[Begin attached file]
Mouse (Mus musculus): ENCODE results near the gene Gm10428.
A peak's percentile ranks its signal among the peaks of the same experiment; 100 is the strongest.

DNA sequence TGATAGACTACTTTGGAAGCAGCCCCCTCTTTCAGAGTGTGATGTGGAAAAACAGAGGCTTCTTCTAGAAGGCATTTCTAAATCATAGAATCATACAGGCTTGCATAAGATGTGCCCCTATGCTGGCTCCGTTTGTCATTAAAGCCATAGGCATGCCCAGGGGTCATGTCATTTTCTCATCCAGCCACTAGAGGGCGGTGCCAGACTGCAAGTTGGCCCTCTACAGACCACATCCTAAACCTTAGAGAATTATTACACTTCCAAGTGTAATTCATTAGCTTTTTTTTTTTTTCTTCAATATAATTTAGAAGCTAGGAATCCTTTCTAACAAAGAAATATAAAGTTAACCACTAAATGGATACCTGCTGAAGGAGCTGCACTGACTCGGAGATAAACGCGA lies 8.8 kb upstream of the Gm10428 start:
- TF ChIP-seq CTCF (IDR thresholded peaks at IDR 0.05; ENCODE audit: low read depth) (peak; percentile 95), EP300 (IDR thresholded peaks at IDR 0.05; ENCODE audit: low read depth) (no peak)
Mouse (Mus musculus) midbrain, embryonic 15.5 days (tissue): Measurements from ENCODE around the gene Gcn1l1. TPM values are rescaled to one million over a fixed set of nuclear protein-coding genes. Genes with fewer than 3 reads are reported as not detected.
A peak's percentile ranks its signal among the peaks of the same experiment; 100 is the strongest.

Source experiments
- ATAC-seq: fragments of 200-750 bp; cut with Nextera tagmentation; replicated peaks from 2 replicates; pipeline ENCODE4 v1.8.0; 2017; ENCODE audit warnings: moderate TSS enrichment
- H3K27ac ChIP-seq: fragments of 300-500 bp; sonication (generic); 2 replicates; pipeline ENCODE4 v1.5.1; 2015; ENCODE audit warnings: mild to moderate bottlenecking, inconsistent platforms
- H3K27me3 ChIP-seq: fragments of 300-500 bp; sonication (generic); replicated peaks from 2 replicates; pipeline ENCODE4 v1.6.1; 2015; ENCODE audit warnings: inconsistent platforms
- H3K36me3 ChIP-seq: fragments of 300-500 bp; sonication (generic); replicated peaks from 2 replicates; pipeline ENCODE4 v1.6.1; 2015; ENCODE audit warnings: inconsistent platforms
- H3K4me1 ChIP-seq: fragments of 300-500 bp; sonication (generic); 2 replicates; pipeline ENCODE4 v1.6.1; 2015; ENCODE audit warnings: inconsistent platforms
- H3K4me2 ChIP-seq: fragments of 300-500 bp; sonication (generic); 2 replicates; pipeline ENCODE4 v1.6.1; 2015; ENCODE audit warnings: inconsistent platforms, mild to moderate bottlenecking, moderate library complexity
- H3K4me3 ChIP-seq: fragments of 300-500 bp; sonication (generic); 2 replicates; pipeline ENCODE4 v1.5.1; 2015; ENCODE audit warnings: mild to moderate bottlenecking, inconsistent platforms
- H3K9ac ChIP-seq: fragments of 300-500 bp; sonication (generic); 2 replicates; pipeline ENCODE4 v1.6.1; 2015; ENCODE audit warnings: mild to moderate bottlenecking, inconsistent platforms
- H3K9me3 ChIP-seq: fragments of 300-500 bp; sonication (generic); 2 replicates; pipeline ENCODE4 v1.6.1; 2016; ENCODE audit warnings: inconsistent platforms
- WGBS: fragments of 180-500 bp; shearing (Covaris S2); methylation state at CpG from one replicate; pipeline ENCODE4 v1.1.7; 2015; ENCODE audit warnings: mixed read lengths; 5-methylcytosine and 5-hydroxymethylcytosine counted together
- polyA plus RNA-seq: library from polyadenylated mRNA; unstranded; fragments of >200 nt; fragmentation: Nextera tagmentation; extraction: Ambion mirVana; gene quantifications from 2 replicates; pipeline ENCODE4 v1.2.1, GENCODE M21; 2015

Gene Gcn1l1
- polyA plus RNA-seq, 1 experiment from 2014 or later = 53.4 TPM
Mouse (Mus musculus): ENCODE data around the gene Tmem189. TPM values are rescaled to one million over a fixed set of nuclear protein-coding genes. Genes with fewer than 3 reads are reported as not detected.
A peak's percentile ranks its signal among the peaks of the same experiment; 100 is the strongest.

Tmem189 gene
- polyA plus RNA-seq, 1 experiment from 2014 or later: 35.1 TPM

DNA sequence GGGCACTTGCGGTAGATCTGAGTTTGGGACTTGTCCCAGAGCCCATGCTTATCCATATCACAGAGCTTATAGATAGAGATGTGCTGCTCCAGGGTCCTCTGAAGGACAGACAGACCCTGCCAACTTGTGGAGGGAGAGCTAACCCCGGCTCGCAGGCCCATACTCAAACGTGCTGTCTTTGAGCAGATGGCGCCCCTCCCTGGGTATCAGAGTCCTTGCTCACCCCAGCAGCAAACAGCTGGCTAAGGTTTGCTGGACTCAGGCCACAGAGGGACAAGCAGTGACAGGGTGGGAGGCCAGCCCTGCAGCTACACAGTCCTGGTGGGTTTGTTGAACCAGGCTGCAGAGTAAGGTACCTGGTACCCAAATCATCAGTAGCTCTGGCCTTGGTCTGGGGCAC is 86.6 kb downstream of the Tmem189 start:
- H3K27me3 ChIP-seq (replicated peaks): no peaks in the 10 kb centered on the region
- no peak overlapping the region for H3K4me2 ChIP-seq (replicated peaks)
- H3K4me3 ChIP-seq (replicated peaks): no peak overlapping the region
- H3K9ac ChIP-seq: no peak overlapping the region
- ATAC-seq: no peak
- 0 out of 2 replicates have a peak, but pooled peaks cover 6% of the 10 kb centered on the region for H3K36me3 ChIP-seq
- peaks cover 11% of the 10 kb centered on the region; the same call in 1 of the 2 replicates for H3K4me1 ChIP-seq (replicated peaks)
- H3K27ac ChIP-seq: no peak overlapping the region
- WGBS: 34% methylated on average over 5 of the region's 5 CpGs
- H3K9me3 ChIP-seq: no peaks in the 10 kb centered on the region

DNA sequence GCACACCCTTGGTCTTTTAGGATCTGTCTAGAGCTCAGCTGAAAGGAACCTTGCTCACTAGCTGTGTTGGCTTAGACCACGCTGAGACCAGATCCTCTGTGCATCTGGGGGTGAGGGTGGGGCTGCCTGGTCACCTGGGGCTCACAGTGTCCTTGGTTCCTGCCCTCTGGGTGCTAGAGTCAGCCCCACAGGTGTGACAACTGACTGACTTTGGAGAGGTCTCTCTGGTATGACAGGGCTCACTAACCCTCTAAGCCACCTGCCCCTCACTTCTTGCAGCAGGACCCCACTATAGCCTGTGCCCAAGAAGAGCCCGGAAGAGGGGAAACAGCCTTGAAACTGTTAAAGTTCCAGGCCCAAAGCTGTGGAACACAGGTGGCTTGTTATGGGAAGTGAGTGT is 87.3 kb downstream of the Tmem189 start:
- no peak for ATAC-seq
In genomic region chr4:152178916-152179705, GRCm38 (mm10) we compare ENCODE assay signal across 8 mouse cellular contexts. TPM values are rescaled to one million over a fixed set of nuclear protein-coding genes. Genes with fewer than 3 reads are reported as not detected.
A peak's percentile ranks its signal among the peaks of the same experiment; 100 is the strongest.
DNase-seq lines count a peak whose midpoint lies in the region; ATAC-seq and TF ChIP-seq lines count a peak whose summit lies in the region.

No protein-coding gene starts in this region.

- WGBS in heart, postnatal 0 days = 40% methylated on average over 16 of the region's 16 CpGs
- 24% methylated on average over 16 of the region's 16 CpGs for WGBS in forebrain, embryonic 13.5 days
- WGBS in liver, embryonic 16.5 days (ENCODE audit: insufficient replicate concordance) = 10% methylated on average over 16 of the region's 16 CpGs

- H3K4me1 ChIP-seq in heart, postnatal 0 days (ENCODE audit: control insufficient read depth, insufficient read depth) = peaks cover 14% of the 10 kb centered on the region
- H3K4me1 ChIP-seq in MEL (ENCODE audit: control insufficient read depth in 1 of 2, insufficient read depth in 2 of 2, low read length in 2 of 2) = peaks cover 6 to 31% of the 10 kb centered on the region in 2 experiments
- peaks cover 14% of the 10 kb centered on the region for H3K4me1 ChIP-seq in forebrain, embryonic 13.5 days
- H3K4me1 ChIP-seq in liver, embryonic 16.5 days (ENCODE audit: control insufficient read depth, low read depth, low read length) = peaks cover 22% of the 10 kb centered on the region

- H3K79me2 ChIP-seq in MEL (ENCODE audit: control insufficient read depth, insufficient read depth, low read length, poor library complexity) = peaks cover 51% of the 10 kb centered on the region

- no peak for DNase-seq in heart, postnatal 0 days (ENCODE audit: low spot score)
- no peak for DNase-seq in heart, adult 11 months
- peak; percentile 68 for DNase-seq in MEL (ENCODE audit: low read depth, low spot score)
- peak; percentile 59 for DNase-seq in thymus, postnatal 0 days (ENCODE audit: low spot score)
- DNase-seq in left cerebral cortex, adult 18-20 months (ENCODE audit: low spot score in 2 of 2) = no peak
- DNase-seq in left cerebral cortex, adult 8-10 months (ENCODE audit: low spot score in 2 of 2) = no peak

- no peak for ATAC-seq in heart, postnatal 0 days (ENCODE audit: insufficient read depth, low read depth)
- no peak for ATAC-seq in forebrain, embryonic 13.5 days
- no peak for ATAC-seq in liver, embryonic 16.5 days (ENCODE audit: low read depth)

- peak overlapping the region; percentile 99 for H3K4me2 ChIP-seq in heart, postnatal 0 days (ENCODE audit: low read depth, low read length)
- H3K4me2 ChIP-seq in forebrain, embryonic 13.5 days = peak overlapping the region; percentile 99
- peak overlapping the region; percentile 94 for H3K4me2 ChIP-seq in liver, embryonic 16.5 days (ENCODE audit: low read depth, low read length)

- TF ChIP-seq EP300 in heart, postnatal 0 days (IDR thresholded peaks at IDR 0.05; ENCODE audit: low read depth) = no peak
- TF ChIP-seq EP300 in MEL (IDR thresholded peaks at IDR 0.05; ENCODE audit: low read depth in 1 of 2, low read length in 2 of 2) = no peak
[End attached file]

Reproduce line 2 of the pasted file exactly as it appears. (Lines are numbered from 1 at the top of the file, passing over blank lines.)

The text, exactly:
A peak's percentile ranks its signal among the peaks of the same experiment; 100 is the strongest.